11th International Congress on the Archaeology of the Ancient Near East

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Workshop Borelli/Scazzosi

After the Harvest. Storage strategies and food processing in Bronze Age Mesopotamia

Organisers: Noemi Borrelli (Università degli Studi di Napoli “L’Orientale”) / Giulia Scazzosi (Università degli Studi di Pavia)


The reliance on agricultural production defined multiple aspects of the Mesopotamian society and identity. Agriculture cycle scanned everyday rhythm as much as the idea of grain abundance or shortage scanned historical moments in literary fictions and royal chronicles. From North to South, agriculture was one of the core units of the Mesopotamian economy, despite the environmental challenge or the risks it entailed. Among its by-products, grain represented the greatest cultural unifier of this society: unlike fish or meat, grain and vegetables were staple foods on every Mesopotamian tables regardless the social milieu. Apart from constituting an essential food and drink source, grain was indeed associated to a large set of meanings and practices: means of exchange, marker of power, and even political tool. Grain and vegetables were cultivated, collected, directly consumed or processed in a wide variety of secondary products, both in a collective effort and on a domestic scale. While production and redistribution systems have been so far extensively investigated, far less has been outlined about storage practices and processing methods.
This workshop aims at investigating these two specific steps of the agricultural chaine opératoire during the Bronze Age. Storage practices and food processing will be equally explored through written sources and archaeological evidence, in the attempt to understand these dynamics both at a macro and micro-economic level, and to highlight aspects of continuity and change between North and South. The debate on this topic among scholars coming from complimentary lines of inquiry (i.e. archaeology and philology) will help to bridge the difference in the available documentation and to integrate data within the larger quest of “vegetable economy” in Mesopotamia.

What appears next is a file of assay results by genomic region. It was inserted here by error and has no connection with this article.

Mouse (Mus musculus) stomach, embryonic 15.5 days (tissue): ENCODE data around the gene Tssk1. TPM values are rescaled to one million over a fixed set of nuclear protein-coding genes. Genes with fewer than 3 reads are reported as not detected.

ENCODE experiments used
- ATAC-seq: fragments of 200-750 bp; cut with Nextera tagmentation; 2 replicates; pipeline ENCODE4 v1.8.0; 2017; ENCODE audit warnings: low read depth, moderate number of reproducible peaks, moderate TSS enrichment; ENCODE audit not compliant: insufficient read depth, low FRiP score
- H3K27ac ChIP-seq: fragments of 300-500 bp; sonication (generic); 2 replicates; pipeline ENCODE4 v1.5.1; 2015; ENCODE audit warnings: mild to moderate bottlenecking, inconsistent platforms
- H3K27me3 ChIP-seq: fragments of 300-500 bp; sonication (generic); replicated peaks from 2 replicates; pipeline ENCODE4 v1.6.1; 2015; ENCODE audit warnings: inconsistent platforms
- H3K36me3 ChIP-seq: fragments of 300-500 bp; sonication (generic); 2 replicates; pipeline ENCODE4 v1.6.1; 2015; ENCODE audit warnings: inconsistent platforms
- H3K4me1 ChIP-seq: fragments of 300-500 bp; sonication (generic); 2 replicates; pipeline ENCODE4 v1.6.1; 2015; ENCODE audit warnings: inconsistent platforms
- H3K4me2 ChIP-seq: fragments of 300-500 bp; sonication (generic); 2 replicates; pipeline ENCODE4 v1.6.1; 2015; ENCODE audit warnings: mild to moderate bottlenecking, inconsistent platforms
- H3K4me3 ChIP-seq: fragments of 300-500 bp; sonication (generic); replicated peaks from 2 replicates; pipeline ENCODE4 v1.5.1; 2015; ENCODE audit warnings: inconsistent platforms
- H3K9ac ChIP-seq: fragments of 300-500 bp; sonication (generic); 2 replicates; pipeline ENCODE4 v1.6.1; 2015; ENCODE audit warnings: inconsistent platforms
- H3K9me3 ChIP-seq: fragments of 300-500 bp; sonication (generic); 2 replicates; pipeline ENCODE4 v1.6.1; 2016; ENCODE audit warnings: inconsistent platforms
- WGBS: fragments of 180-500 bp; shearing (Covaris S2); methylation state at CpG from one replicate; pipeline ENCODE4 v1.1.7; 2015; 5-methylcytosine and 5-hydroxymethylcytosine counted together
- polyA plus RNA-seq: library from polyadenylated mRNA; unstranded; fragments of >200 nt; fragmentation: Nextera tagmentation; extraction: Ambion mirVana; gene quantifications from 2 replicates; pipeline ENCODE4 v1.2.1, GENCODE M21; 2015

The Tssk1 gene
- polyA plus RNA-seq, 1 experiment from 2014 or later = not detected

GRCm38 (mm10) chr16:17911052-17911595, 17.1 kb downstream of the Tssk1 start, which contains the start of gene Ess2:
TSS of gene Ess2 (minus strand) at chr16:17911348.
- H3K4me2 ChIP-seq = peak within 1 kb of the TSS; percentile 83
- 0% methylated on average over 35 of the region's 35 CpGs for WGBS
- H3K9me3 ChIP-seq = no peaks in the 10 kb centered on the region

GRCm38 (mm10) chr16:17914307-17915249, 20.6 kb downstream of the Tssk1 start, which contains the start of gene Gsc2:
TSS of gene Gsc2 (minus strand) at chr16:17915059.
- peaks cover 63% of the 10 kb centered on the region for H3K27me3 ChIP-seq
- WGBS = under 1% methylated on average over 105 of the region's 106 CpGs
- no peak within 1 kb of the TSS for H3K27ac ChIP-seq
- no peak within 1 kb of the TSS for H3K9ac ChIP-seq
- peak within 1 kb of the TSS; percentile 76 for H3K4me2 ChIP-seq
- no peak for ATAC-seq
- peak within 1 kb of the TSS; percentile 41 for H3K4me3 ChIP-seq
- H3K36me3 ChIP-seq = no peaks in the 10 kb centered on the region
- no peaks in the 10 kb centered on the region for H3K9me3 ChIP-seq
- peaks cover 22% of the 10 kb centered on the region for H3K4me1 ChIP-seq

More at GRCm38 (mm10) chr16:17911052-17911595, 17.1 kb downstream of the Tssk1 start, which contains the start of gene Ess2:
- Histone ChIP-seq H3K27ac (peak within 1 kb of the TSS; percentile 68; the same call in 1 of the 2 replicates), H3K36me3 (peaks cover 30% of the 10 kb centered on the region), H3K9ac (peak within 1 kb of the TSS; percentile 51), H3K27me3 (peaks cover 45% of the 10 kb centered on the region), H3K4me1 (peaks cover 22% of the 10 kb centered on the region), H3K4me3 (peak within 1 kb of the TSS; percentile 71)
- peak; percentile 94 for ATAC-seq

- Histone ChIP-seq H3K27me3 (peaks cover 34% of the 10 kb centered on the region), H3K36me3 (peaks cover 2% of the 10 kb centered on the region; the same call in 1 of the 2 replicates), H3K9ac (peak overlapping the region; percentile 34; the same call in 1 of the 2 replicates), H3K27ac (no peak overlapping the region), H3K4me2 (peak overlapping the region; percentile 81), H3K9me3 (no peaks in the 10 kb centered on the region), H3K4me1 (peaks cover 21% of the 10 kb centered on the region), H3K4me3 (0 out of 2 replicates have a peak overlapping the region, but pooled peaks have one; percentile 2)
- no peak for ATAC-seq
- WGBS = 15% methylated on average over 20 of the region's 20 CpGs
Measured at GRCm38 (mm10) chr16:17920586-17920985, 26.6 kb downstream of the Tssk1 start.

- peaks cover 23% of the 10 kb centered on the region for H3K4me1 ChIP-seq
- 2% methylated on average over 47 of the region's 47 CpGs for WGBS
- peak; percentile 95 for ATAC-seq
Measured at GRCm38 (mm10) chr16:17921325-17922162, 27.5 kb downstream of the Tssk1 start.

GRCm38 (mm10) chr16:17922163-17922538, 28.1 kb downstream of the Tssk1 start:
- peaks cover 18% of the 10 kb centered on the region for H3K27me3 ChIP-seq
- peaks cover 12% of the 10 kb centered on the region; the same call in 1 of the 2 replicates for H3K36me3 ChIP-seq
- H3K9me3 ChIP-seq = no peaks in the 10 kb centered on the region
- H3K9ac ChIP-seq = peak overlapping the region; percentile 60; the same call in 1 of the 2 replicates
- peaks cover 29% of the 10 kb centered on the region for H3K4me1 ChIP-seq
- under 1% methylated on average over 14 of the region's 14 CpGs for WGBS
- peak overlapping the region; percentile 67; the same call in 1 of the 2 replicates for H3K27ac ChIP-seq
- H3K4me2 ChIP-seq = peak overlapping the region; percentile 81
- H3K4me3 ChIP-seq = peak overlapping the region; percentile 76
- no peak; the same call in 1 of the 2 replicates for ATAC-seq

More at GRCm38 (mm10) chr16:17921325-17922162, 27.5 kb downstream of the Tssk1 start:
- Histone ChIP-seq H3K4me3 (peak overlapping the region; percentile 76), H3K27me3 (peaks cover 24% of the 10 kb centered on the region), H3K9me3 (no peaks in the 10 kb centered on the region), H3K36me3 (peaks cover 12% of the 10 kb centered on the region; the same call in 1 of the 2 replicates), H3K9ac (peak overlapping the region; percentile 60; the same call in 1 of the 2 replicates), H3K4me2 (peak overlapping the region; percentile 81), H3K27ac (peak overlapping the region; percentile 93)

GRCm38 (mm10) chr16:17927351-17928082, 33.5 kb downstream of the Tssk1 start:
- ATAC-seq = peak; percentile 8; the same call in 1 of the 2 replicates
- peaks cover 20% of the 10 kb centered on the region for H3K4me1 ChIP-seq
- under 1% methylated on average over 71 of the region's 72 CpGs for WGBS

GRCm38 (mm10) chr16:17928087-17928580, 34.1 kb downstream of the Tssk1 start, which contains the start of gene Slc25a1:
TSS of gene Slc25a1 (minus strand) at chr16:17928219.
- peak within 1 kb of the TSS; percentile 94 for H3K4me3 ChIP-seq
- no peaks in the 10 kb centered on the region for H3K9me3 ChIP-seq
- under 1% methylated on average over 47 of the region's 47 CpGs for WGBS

Contributions may focus on:
- case-study analyses at any managerial or administrative level (including connections with the territory; micro and macro-level impact)
- discussions of lexical, archaeological and/or bioarchaeological evidence of material culture (studies on pottery, tools, textual documents dealing with storage and food-processing, or palaeobotanical remains in contexts related to food storage or production).
Archaeological, philological, historical, or other interdisciplinary approaches are all welcome with the aim to embed the presented data in the historical perspective of the Bronze Age.


Henrike Backhaus (University of Cologne)
Noemi Borrelli (Università degli Studi di Napoli “L’Orientale”)
Armando Bramanti (Sapienza – Università di Roma, CCHS – CSIC Madrid)
Elena Devecchi (Università di Torino)
Aron Dornauer (Ludwig-Maximilians-Universität München)
Claudia Glatz (University of Glasgow)
Tate Paulette (North Carolina University)
Elsa Perruchini (University of Glasgow)
Alexander Pruß (Johannes Gutenberg-Universität Mainz)
Giulia Scazzosi (Università di Pavia)
Arkadiusz Soltysiak (University of Warsaw)
Jaime L. Toney (University of Glasgow)
Klaus Wagensonner (Yale University)


9:15 Introduction
9:30 Klaus Wagensonner: Grain, sheep, and fish: Insights into methods of food processing and storing based on the early textual evidence
10:00 Alexander Pruss: Grain storage and grain distribution in the 3rd millennium BC Upper Mesopotamia
10:30 Armando Bramanti: Before the Harvest? Land-grain Accounts in Early Dynastic Umma
11:00 Coffee Break
11:30 Henrike Backhaus: De-centralized storage facilities in the residential quarters at Early Bronze Age Tell Chuera
12:00 Noemi Borrelli: In and Out: Institutional storage and control network in the Ur III province of Lagaš
12:30 Tate Paulette: It’s all about the ingredients: Archaeological perspectives on beer and brewing in Mesopotamia
13:00 Lunch Break
14:00 Arkadiusz Sołtysiak: Bioarchaeological evidence of grain import to the area of Terqa during the Bronze Age
14:30 Aron Dornauer: Tasty intermediates – Prepared instant intermediates for the Mesopotamian food and beer production
15:00 Giulia Scazzosi: “Eat the Bread, Enkidu”: Bread-baking and the role of bakeries in late 3rd-early 2nd millennium BC Mesopotamia
15:30 Elena Devecchi: Granaries and the management of stored crops in Kassite Babylonia
16:00 Coffee Break
16:30 Elsa Perruchini/Claudia Glatz/Jaime L. Toney: Beer production and consumption in the Kassite period: An interdisciplinary study of second millennium BC drinking vessels from the Sirwan/Upper Diyala Region
17:00 Final Discussion